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Miguel de Cervantes Saavedra
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Don Quixote: Abridged Edition

3.83 of 5 stars 3.83  ·  rating details  ·  122,601 ratings  ·  4,040 reviews
This classic book, published in 1605, is the first and greatest of all modern novels & an adventure tale that brings to life two of literature's most beloved characters, Don Quixote & Sancho Panza. A timeless and rewarding reading experience.
Paperback, 0 pages
Published September 1st 1957 by Signet (first published 1605)
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Alyssa I'm not expert in Spanish, but it's extremely readable and communicates the fun of the novel well. Plus Grossman does her best to translate even word…moreI'm not expert in Spanish, but it's extremely readable and communicates the fun of the novel well. Plus Grossman does her best to translate even word play, and it's surprising how often it works.(less)
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Steve Sckenda
A Spaniard of great imagination becomes enthralled with books of chivalry. "With virtually no sleep and so much reading, he dried out his brain and lost his sanity." Don Quixote fantasizes that he is a knight, and he sets out on his bony old nag, Rosinante, along with his faithful squire, Sancho Panza. Don Quixote proclaims his vocation: “Sancho, my friend, you may know that I was born by Heaven’s will, in this our age of iron, to revive what is known as the Golden Age. I am he for whom are rese ...more
Renato Magalhães Rocha
A book of parallels, Don Quixote by Spanish author Miguel de Cervantes Saavedra, through two of the most emblematic characters ever conceived, discusses what's imagined and what's seen, the ideal vs. the real, the conflicts between illusion and actuality and how these solid lines start to blur by the influences Don Quixote and Sancho Panza inflict on each other through the course of this comic (yet sad sometimes...) tale.

A second-hand account translated from Arab historian Cide Hamete Benengeli
done quixote!!!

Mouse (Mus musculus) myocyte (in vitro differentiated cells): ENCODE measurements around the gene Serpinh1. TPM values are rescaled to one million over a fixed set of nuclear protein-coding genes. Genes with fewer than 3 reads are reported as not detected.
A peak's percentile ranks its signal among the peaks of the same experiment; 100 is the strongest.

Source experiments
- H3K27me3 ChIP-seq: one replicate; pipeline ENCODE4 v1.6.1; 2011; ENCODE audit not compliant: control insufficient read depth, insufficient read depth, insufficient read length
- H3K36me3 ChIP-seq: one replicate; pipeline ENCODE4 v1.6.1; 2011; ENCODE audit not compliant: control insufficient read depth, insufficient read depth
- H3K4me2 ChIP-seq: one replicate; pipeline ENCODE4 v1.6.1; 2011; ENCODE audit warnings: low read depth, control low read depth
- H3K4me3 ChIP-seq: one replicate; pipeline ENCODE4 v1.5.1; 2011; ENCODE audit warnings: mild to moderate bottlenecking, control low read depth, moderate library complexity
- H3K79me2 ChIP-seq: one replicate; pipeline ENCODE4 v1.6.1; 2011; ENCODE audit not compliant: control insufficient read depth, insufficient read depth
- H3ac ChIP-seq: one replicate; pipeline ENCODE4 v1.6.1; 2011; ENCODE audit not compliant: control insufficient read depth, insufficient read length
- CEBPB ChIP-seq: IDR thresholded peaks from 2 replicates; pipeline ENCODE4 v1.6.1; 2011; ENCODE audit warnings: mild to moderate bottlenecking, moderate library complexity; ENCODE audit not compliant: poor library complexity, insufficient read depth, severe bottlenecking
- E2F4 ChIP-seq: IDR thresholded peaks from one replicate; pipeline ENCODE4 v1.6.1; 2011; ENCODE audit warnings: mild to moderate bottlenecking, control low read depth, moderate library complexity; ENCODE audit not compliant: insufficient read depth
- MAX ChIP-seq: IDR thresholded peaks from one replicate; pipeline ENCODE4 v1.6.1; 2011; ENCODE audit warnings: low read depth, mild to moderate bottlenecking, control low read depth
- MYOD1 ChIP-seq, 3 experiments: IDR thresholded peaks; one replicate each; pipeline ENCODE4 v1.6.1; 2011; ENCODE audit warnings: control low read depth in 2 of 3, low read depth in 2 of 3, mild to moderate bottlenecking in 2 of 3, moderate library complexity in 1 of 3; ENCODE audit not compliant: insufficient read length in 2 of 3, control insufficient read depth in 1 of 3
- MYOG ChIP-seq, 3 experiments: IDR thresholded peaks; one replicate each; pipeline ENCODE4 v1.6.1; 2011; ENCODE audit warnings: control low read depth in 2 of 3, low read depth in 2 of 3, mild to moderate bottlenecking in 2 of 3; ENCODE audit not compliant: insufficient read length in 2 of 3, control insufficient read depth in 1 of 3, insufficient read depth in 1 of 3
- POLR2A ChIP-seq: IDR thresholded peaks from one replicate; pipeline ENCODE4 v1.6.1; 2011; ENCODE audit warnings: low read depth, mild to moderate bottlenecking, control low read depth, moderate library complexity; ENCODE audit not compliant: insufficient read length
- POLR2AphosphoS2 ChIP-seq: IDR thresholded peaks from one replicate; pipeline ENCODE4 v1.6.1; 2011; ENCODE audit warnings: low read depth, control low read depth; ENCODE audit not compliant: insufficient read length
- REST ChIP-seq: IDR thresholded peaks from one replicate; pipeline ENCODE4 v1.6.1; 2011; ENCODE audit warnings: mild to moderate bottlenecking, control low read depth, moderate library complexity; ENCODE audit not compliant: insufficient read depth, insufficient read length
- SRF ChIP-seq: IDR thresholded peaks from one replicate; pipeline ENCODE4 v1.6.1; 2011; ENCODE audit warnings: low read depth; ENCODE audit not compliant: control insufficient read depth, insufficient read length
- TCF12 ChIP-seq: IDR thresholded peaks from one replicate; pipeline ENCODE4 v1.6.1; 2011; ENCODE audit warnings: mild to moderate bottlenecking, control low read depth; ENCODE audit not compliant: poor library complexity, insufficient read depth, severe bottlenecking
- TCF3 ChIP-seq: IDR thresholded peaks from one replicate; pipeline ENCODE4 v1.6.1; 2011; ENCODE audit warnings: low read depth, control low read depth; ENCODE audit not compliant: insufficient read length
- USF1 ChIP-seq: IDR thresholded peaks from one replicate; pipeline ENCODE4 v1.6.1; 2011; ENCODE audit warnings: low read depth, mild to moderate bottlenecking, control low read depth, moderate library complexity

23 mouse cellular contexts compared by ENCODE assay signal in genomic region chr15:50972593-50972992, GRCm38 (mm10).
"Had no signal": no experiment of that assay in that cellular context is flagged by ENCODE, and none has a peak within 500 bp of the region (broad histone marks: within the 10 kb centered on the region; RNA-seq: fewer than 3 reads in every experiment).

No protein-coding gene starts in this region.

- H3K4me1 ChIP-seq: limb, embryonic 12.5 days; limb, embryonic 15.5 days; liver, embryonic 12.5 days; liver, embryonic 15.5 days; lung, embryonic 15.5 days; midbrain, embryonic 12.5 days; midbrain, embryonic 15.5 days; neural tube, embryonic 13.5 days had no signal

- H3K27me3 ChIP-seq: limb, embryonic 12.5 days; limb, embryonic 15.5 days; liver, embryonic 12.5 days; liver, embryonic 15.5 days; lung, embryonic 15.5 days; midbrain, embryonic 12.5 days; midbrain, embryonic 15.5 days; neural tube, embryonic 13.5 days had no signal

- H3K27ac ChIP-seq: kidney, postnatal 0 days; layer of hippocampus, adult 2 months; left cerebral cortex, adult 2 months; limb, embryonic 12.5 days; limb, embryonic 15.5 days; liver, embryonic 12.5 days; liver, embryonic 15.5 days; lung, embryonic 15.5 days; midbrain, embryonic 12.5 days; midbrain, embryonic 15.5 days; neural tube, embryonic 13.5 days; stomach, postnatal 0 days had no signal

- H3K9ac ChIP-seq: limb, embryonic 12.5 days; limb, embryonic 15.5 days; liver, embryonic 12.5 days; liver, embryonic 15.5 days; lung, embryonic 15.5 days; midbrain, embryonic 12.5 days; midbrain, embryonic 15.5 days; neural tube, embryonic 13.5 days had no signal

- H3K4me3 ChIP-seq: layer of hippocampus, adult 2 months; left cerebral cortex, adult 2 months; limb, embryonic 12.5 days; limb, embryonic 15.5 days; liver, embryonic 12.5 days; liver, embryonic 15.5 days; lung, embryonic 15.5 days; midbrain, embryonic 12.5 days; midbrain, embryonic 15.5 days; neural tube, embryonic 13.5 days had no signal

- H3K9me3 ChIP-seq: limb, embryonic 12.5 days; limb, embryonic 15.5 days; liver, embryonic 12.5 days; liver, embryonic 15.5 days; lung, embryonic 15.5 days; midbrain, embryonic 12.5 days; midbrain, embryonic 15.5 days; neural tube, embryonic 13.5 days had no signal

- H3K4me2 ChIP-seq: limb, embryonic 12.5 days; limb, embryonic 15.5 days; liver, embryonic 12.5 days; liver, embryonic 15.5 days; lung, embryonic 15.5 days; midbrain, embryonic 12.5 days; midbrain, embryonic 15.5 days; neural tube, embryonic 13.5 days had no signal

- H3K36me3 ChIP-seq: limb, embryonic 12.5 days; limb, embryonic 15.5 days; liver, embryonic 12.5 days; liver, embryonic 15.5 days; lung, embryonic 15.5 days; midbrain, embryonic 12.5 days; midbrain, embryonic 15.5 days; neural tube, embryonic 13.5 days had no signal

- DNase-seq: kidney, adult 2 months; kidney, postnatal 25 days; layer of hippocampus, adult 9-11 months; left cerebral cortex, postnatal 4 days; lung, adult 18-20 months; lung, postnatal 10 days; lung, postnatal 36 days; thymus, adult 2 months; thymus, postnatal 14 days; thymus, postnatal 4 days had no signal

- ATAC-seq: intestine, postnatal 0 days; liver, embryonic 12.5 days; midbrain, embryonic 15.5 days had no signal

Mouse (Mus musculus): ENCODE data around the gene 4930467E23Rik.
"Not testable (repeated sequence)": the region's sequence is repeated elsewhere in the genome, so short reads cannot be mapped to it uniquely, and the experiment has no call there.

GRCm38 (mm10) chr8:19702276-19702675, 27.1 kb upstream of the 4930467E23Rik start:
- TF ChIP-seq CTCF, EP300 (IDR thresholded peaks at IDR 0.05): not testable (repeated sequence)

pun quixote!!
fun quixote??
none quixote...

and that's not entirely true; there are some rollicking good times in here, but the first part is so much endlessly episodic violence, and while the second half becomes calmer and more focused, it never got my imagination engaged nor my blood flowing.

in fact, although i know he really does love it, i can't help but feel that brian's recommending this to me is similar to the duke and duchess having their fun with don q. i feel like brian is
When I read excerpts of Don Quixote in high school, which I think must be a requisite for any Spanish language class taken by anybody ever, I was astounded that something so seemingly banal could be as wildly popular and possess such longevity as this book is and does. At the time, I did not find Don Quixote to be anything more than a bumbling fool chasing imaginary villains and falling into easily avoidable situations, and the forced hilarity that would ensue seemed to be of the same kind I rec ...more
I guess the goal of reviewing something like Don Quixote is to make you less frightened of it. It's intimidating, right? It's 940 pages long and it's from 500 years ago. But Grossman's translation is modern and easy to read, and the work itself is so much fun that it ends up not being difficult at all.

Much of Book I is concerned with the story of Cardenio, which Shakespeare apparently liked so much that he wrote a now-lost play about the guy. I loved that part, but for me, the pace slowed down a
Dec 03, 2013 Belarius rated it 4 of 5 stars  ·  review of another edition
Recommends it for: The Literati And Pseudoliterati
I'll be the first to admit it: I'm a fan of popular fiction. I desire enjoyment from certain factors of pacing and style that the literary elite consider "common" and I, in turn, generally find "literature" to be incredibly pretentious. This has led me to hold what some might consider "uncultured" opinions about various great works.

Which brings us to Don Quixote, which many in the literary elite consider to be the greatest novel ever written.

Did I love Don Quixote? I wouldn't go that far. Does i
Whatever else Don Quixote may be, I never found it boring. Parts of it were very funny, others had wonderful similarities with Shakespeare, some bits were more serious: it's like a mini library in a single volume. Wonderful.

Overall, it has quite a Shakespearean feel - more in the plotting and tales within tales (eg The Man Who was Recklessly Curious, stolen by Mozart for Cosi fan Tutte) than the language. In fact, the story of Cardenio is thought to be the basis for Shakespeare's lost play of t
Riku Sayuj

The Double-Edged Sword

It is a double-edged sword isn't it, reading great books too early in life?

If we read a book too early in life, we may not grasp it fully but the book becomes part of us and forms a part of our thinking itself, maybe even of our writing. But on the other hand, the reading is never complete and we may never come back to it, in a world too full of books.

And if we wait to read till we are mature, we will never become good readers and writers who can do justice to good books.
So the reason I read this book I think is actually kind of fun. About 8 years ago I was at a 2nd hand store. See, I like to go to those sometimes to pick up glass flower vases to do etchings on and misc other cheap items that I can be artsy-fartsy with. Anyway, So I am at this 2nd hand store and I see this dark wooden (seemingly) hand-carved character. He is about 10-12 inches tall and he has the look of a Spanish knight of some sort. His stature is tall and lanky, with a big chip in his helmet. ...more